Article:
EMD FT

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EMD FT
ATSF 115 DL 1943.jpg
Atchison, Topeka, and Santa Fe Railroad diesel freight locomotive which has just come out of the roundhouse, Winslow, Arizona.
Type and origin
Power type Diesel-electric
Builder General Motors Electro-Motive Division (EMD)
Model FTA (cab unit), FTB (regular booster), and FTSB (short booster)
Build date November 1939 – November 1945
Total produced 555 A units, 541 B units
Specifications
AAR wheel arr. B-B (B-B+B-B for AB set)
Gauge 4 ft 8 12 in (1,435 mm)
Performance figures
Power output 2,700 hp (2,000 kW) for AB set
Career
Locale United States

The EMD FT was a 1,350-horsepower (1,010 kW) diesel-electric locomotive produced between November 1939, and November 1945, by General Motors' Electro-Motive Division (the "F" stood for 1400 horsepower (rounded from 1350) and the "T" for twin, as it came standard in a two-unit set). All told 555 cab-equipped A units were built, along with 541 cabless booster B units, for a grand total of 1,096 units. The locomotives were all sold to customers in the United States. It was the first model in EMD's very successful F-unit series of cab unit freight diesels, and was the locomotive that convinced many U.S. railroads that the diesel-electric freight locomotive was the future. Many rail historians consider the FT one of the most important locomotive models of all time.

The locomotive was a railway application of propulsion technology developed for United States Navy fleet submarines. Sargo class submarines launched in 1939 used 1 megawatt generators powered by 1350 HP General Motors V16-278A diesel engines. The EMD 567 used in the FT was a very similar V16 engine with 8.5 inches (22 cm) diameter cylinders but a 10 inches (25 cm) stroke and 45°  vee in comparison to the 10.5 inches (27 cm) stroke and 40°  vee of the submarine engines. The four diesel-electric generators powering a World War II fleet submarine corresponded to the popular A-B-B-A configuration of FTs being manufactured at the same time.[1]

FTs were generally marketed as semi-permanently coupled A-B sets (a lead unit and a cabless booster connected by a solid drawbar) making a single locomotive of 2,700 hp (2,000 kW). Many railroads used pairs of these sets back to back to make up a four-unit A-B-B-A locomotive rated at 5,400 hp (4,000 kW). Some railroads purchased semi-permanently coupled A-B-A three-unit sets of 4,050 hp (3,020 kW), while a few, like the Santa Fe, ordered all their FTs with regular couplers on both ends of each unit for added flexibility. All units in a consist could be run from one cab; multiple unit (MU) control systems linked the units together. "Hostler" controls were an option for B units, enabling these units to be operated independently of A units for moving within yard limits.


Engine and powertrain[edit]

The FT introduced a 16 cylinder version of the 567 (later 567A) series engine developing 1350 hp at 800 r.p.m. Designed specifically for railroad locomotives, this supercharged 2 stroke 45 degree V type, with an 8 1/2" bore by 10" stroke giving 567 cubic inches displacement per cylinder, remained in production until 1966. A D.C. generator provides power to four motors, two on each truck, in a B-B arrangement. The Blomberg design introduced here has been EMD’s standard B truck, used with few exceptions through the F59PHI of 1994. EMD has built all its own components since 1939.[2][3] [4]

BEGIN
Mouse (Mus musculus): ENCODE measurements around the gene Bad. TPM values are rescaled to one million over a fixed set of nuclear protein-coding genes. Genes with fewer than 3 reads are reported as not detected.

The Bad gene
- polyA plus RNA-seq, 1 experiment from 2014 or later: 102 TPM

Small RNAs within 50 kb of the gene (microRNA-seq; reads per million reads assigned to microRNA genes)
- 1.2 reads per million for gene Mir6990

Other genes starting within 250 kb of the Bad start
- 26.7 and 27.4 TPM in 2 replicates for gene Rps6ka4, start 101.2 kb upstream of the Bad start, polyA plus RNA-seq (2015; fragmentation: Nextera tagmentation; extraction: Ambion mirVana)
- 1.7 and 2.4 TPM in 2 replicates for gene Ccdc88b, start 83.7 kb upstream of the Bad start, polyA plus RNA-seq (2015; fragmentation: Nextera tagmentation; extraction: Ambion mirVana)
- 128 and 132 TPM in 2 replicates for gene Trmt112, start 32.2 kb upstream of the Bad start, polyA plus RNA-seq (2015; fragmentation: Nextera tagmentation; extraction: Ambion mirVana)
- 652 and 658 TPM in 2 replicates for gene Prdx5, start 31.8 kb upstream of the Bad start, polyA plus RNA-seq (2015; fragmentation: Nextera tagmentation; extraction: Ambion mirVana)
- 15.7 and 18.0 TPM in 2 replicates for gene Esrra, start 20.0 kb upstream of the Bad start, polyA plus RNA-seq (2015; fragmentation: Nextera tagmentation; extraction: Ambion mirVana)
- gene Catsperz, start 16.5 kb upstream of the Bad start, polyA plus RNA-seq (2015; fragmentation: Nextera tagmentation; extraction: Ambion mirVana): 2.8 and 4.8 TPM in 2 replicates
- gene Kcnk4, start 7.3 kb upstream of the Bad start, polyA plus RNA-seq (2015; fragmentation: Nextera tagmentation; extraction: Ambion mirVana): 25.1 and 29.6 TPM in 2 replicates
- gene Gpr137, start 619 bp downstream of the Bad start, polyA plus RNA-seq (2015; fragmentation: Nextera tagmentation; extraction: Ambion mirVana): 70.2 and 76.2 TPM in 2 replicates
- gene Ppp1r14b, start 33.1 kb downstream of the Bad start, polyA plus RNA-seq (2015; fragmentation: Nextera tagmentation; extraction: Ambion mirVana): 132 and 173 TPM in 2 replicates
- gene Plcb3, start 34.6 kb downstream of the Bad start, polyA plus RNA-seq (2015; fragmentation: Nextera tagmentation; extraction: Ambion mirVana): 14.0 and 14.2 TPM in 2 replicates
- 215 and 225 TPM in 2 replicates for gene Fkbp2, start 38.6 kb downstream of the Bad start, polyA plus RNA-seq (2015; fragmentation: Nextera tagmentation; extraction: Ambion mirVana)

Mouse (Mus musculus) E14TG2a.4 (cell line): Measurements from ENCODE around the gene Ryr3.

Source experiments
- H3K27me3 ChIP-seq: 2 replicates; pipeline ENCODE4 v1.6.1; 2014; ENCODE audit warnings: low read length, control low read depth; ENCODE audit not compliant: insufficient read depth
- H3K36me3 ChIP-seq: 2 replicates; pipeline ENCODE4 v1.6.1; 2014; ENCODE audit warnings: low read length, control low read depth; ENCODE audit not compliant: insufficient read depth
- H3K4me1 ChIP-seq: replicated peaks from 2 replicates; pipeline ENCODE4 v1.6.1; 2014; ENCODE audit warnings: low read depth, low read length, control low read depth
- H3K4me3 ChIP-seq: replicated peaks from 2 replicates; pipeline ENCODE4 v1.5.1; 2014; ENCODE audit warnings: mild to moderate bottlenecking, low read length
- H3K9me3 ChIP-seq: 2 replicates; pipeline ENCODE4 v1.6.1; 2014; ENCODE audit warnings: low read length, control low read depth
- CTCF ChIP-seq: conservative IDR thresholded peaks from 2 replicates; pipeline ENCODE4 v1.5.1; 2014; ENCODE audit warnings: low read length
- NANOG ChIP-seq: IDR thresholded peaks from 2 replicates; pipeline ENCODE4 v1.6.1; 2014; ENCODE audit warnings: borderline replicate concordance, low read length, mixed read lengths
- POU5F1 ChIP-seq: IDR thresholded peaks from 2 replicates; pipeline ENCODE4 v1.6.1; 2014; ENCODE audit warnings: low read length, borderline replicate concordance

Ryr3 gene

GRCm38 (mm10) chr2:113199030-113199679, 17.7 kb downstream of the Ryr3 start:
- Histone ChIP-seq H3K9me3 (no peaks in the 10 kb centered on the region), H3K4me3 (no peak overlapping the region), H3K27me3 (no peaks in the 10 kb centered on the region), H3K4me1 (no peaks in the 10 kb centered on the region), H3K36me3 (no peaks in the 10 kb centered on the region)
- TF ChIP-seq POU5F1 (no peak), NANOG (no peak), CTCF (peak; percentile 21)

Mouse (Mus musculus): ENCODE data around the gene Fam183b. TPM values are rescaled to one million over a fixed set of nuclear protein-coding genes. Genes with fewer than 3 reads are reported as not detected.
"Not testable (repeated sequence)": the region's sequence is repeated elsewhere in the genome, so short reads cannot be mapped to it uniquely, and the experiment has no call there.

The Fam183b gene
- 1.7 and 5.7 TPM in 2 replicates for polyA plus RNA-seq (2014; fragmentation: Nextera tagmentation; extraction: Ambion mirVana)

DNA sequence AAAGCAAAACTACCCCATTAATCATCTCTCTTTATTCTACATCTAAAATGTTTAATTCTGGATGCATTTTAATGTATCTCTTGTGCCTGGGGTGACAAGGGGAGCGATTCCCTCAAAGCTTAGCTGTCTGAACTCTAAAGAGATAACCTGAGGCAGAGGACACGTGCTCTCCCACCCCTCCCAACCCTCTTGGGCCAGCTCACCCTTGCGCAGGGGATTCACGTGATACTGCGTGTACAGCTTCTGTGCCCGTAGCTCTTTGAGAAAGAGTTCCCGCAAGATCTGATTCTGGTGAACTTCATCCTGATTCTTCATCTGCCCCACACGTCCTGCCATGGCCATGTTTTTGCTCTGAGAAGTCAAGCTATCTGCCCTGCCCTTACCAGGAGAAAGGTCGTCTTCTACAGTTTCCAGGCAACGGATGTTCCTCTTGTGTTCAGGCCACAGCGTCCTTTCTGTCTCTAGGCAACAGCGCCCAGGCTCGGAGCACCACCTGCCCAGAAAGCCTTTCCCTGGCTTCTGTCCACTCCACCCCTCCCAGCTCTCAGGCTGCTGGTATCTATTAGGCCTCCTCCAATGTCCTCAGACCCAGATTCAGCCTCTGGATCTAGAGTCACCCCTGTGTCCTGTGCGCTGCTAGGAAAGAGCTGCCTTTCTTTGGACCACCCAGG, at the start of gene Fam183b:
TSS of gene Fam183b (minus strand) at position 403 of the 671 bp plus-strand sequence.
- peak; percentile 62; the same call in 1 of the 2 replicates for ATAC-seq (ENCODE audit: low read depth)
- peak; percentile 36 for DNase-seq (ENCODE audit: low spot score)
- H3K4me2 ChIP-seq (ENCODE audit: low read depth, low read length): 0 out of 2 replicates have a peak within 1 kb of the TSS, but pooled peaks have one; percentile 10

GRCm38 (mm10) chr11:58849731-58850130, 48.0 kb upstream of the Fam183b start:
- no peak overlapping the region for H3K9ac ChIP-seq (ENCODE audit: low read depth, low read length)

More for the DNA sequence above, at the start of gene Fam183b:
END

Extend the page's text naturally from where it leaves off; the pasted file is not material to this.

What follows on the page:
Body recognition and appearance[edit]

The nose of EMD 103 at the California State Railroad Museum in 1991

The FT is very similar to the later F-units in appearance, but there are some differences which render it distinguishable from later EMD freight cab units. The side panels of the FT were different, but it was fairly common for railroads to alter them to make an earlier unit appear later. As built, FT units had four porthole windows spaced closely together along their sides, and B units with couplers on both ends had a fifth window on one side for the hostler position, if equipped with hostler controls.

The roof is a more reliable indication; FTs had four exhaust stacks along the centerline (flanked by boxy structures if dynamic brakes were included). The radiator fans were recessed within the carbody, and arranged in two pairs, one near each end of the locomotive. Later units have the fans grouped together, and their shrouding extended atop the roof.

The overhangs of the body past the trucks differ in the FT compared to later units. The B-units of FTs ordered in semi-permanently coupled A-B sets, and those with couplers on both ends, have a large overhang on one end (the coupler-equipped end on the paired units) featured on no other EMD B-units. This is not present on the B-units in semi-permanently coupled A-B-A sets, which were called FTSB units (for Short Booster). At other locations, except the cab front, the FT units have less of an overhang than later units; the trucks appear to be right at the ends of the car bodies.

Unlike most railroad locomotives, the F (and E) series used the body as a structural element, similar to a truss bridge. EMD has not repeated this construction, as their modern passenger engines have a non-structural “cowl” type body.

Wartime restrictions[edit]

An EMD model FT of the Atchison, Topeka and Santa Fe Railway receives service during World War II.

During World War II, locomotive production was regulated by the War Production Board. The traditional locomotive builders were prohibited from building diesel road locomotives until early 1945. There were a few dual-service ALCO DL-109s for the New Haven. Steam locomotives could be built with fewer precious materials, and were the proven type of motive power at the time.

EMD however, was purely a diesel builder, and therefore was allowed to continue building diesel freight locomotives. The WPB assigned the FT's to the railroads it deemed most able to benefit from the new locomotives. The Santa Fe received by far the largest allocation, given its heavy war traffic and the difficulty and expense of providing water for steam locomotives on its long desert stretches. The original A-B-B-A demonstrator set was sold to the Southern Railway.